It's 1992 All Over Again

America elected a new Democratic President with more than 360 electoral votes. Liberals streamed to power, leaving the conservatives downcast. The Republican Party extended long knives for social conservatives, blaming them for the sorry state of affairs in the Republican Party. “Their issues need to be pushed to the back burner” was the hue and cry of the party leadership.

Sound like 2008? Actually, I’m talking about 1992.

In 2008, social conservatives find themselves once again the proverbial scapegoat for a failed George Bush Presidency. However, let’s not confuse people with the facts.

In 1992, the Religious Right did not make George H.W. Bush break his “Read my Lips” pledge. They didn’t cause the S&L scandal, or a recession.

Similarly in this term, the Religious Conservative movement didn’t cause an incompetent response to Katrina. While they did support the war in Iraq and back up national security conservatives in going into that country, and maintain solid support for our troops after the fact, they were not responsible for the bungled Pre-Surge strategy. Nor did they make Duke Cunningham take bribes or Mark Foley send creepy e-mails to minors.

Of course, the attacks in both 1992 and 2008 amount to little more than self-serving efforts by party leaders to deflect from their own miserable failures by blaming someone else. This is somewhat ironic, given the support nearly every Republican professes for personal responsibility.

Some argue that George H.W. Bush lost because Pat Buchanan made a controversial speech three months before the election. This is cited as an explanation for why Bush Sr. got a lower percentage of the vote than Herbert Hoover did in 1932. Let’s forget little things like the state of the economy, the broken promises, and the fact that he struggled with “the vision thing.”

Religious Conservatives didn’t cause McCain’s downfall. They didn’t cause him to take an unprecedented three month gap between closing the deal on the GOP nomination and Obama winning the Democratic nomination and spend it flailing around aimlessly rather than presenting a compelling message to America.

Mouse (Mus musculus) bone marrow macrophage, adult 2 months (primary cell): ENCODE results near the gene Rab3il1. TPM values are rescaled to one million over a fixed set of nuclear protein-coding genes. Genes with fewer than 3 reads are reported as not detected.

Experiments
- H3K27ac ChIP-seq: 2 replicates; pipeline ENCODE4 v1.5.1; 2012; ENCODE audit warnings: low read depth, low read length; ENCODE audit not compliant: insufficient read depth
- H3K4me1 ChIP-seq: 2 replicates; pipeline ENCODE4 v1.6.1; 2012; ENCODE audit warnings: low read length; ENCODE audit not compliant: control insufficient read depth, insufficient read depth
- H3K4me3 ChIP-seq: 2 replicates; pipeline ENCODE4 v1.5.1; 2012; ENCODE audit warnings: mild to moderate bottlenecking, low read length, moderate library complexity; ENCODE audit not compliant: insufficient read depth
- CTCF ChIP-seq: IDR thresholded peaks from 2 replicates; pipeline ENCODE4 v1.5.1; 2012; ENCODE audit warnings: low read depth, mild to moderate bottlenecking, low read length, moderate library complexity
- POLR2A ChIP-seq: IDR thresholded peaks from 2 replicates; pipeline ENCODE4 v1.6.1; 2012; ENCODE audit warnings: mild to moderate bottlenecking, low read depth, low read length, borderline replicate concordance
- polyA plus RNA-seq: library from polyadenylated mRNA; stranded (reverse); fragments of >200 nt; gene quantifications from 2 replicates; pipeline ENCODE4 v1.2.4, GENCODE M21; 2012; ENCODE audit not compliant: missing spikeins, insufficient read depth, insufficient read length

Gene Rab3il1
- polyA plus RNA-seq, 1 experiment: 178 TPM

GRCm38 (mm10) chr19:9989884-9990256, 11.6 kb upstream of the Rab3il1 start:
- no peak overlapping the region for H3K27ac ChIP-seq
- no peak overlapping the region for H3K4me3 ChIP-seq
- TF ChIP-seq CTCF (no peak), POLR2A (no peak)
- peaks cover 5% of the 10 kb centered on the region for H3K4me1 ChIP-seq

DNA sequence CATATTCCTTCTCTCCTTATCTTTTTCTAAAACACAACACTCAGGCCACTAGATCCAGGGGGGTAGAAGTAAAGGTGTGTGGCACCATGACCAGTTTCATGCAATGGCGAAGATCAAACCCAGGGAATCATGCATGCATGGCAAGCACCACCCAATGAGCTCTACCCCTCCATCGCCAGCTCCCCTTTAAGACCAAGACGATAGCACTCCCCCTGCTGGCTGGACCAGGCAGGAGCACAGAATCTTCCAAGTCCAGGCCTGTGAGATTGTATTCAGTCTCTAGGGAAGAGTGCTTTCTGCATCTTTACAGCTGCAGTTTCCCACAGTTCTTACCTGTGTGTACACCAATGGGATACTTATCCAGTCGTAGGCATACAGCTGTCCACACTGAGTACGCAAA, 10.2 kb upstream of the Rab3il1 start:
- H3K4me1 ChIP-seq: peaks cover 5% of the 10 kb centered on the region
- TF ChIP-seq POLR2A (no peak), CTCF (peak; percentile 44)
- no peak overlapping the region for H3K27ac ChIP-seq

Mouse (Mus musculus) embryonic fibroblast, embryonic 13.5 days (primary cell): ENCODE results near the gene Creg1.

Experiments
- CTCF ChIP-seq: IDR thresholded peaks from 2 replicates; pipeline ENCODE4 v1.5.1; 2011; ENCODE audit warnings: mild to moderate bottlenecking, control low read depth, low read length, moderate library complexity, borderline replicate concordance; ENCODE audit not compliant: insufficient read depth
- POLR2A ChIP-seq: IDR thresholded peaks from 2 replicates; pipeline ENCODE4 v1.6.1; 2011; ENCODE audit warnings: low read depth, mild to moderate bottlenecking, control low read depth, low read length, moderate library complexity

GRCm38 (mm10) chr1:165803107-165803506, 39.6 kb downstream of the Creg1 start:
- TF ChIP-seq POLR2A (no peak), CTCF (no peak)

Those who argue for de-emphasizing social conservatism, or moving away from these issues entirely, as a solution are showing they don’t even really understand what the problem is. They also are ignoring history.

After the 1994 Republican Victory, which was brought to Republicans in large part by the good work of the NRA and the Christian Coalition, the idea of a need to move away from Social Conservatism was tossed around quite a bit. There was even a move to strip the Republican Party of its pro-life platform that was advocated by some establishment leaders as a way to build the party. That was a bridge too far even for the Christian Coalition leader and future Abramoff scandal figure Ralph Reed and the plank stayed in.

However, the 1996 Republican ticket used the exact same strategy that some people are calling for today. The 1996 Republican Nominee, Bob Dole, had almost nothing to say about abortion, and effectively nothing after he crushed Pat Buchanan in the South Carolina primary. He left the door open to choosing a pro-Choice running mate until the day before the convention when he settled on Jack Kemp, who, while pro-life, was a fiscal conservative first and foremost.

Dole/Kemp, at their 1996 convention, avoided the “mistake” of the Bush ticket, which had staged a “Family Values night” with speeches from social conservative luminaries. I remember perusing the agenda of the 1996 convention and finding it was dominated almost entirely by moderates. Headliners included such moderates as Gerald Ford, George H.W. Bush, Colin Powell, Kay Bailey Hutchinson, and George Pataki. The keynote address was delivered by pro-Choice New York Congresswoman Susan Molinari. If a move to the center and away from social issues was going to produce a win, this was the way to do it.

But, it didn’t work. Dole’s campaign was a disaster. The 73-year old lost by nine points. Exit polls showed a smaller than usual turnout among religious conservatives.

My parents didn’t back Senator Dole, but opted for a conservative third party. They hadn’t voted in decades previously, but in 1992 after the GOP’s Family Values night, they went and registered to vote and cast their votes for Bush/Quayle, and carried literature for National Right to Life in 1992 and the Christian Coalition in 1994. 1996 represents an object lesson that you can’t take peoples’ vote for granted.

In the aftermath of another Presidential defeat, the failed blame and scapegoating game played by the Republican establishment that launched Bob Dole to defeat is at work once again, declaring war on a vital part of the Republican base. Will we learn from history’s errors, or will we, like fools, repeat them?